Dense ash dust floats over the Singrali open pit coal mine India, The largest excavations carry fuel that contributes to economic growth, but also contributes to the country’s environmental pollution.
Singrali’s open-pit mines illustrate the dilemma facing the world’s second-most populous country and its opposition to the gradual ejection of coal proposed during the recent climate summit. COP26 Glasgow.
India is trying to better spread the benefits of development among its 1.3 billion people, many of whom do not have access to electricity.
But the price to pay is high. With more than a dozen coal mines and power plants, Singrali is home to trees, houses, cars and even cows.
When dark, sticky mud blankets, trucks, trains and cable cars carry large loads of coal on the roads, black dust overwhelms passers-by.
Everyone is condemned to breathe terrible dust and harsh air that irritates the eyes and throat.
“Our air, our water and the whole environment are seriously polluted. Even the cows here are like buffaloes, ”said Sanjay Namdev, a trade unionist who was surrounded by cranes and containers in the coal seas.
“But forget the gradual discharge, it is not possible to phase out coal in a country like India,” he admitted.
“Millions of people depend on coal for cheap electricity,” he explained. “I do not know how one day will end,” he added.
As Asia’s third largest economy grows, their appetite for coal is increasing, and the middle class needs electricity for their refrigerators and refrigerators.
Consumption of coal, which supplies 70% of India’s electricity grid, has doubled in the last decade. Only China uses more.
As international pressure mounts, Prime Minister Narendra Modi announced in October that India aims to achieve carbon neutrality by 2070, a decade after China and 20 years later than other major CO2 emissions.
Despite being the third largest emitter in the world, the government insists that emissions per citizen are lower than the US average.
The future without coal
About 30,000 workers and thousands of alternative workers at the Singrali mines are worried about the future. Coal. Despite the increasingly severe heat and flooding they face, climate change does not seem to be a threat to them.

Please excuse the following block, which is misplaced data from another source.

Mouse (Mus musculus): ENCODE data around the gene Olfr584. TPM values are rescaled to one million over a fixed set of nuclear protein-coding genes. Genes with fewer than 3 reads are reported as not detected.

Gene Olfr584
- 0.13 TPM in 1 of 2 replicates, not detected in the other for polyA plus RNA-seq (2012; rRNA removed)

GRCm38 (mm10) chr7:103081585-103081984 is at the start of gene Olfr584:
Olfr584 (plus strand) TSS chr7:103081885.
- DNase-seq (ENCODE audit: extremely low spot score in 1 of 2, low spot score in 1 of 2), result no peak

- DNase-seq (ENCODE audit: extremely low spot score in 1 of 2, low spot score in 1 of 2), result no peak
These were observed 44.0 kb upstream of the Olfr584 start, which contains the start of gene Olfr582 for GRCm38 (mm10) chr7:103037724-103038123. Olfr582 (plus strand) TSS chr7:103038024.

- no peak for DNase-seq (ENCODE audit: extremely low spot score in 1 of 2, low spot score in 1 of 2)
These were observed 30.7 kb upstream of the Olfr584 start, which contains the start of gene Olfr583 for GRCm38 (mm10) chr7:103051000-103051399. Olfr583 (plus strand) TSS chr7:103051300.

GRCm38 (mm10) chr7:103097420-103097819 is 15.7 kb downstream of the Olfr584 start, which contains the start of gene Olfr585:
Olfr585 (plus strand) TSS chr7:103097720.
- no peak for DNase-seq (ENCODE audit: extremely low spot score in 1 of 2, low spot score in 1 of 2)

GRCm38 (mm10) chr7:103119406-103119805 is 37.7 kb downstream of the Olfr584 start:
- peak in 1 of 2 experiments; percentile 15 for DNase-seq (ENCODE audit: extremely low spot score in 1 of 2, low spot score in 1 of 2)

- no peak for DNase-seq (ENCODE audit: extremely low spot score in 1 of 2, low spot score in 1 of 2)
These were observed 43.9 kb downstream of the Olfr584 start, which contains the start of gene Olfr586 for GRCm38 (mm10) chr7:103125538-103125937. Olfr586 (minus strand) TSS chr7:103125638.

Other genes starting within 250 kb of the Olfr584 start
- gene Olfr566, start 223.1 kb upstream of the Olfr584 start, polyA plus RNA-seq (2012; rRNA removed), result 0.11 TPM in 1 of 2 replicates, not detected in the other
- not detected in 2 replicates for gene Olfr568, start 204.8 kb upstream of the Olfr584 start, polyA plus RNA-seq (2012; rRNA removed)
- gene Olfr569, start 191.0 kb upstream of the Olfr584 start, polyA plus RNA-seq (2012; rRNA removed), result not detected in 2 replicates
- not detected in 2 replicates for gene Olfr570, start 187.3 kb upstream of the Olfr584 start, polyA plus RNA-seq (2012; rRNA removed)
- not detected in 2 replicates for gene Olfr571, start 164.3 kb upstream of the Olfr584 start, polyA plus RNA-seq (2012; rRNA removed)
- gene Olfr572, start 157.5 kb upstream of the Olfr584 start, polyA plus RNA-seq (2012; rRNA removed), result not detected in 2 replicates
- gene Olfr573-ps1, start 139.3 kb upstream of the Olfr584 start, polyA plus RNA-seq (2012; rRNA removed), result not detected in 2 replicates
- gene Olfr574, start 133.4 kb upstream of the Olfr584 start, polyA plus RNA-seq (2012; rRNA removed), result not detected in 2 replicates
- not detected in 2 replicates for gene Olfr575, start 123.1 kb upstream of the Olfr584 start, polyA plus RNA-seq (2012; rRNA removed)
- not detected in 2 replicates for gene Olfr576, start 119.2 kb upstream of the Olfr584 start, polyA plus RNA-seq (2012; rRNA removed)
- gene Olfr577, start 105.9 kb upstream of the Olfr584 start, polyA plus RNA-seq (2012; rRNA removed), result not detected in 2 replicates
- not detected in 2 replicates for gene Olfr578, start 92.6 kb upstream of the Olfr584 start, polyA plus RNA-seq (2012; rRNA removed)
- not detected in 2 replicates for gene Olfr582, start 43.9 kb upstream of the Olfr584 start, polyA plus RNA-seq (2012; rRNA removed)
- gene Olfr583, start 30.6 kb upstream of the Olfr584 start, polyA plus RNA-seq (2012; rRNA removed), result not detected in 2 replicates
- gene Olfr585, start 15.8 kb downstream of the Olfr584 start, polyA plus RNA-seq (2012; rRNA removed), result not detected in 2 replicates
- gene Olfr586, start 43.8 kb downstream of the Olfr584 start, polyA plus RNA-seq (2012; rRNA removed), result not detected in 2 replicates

“Pollution is serious here. I am well aware that it is detrimental to your health, but what will I do if the coal mines are closed? How am I going to feed my babies? Asked Vinod Kumar, a 31-year-old miner.
Northern Coalfields, a public mining company that owns more than 80% of Singrali’s coal assets, produces 130 million tonnes of ore a year.
“We want to go for completely green coal,” said community spokesman Ram Vijay Singh. “Every year we organize free consultations to look into the health problems of local people.”
Environmentalists say such fragmentary measures do not serve a specific purpose.
“There are machines and techniques to reduce pollution, but companies do not take them too seriously,” says unionist Namdev.
“There are anti-pollution guidelines, but they avoid them without full punishment,” he added. “The only thing they care about is quick profits,” he stressed.
According to Harjeet Singh, an expert and member of the Fossil Fuel Non-Proliferation Treaty initiative, an international network of civil society organizations, employs more than 13 million people in India in the coal mines and related sectors.
“The brutal eradication of coal in India will lead to economic collapse,” he warned.
“In a country where most people depend on coal for their income and energy, we need to ensure social justice in moving to a future without fossil fuels,” Singh added.
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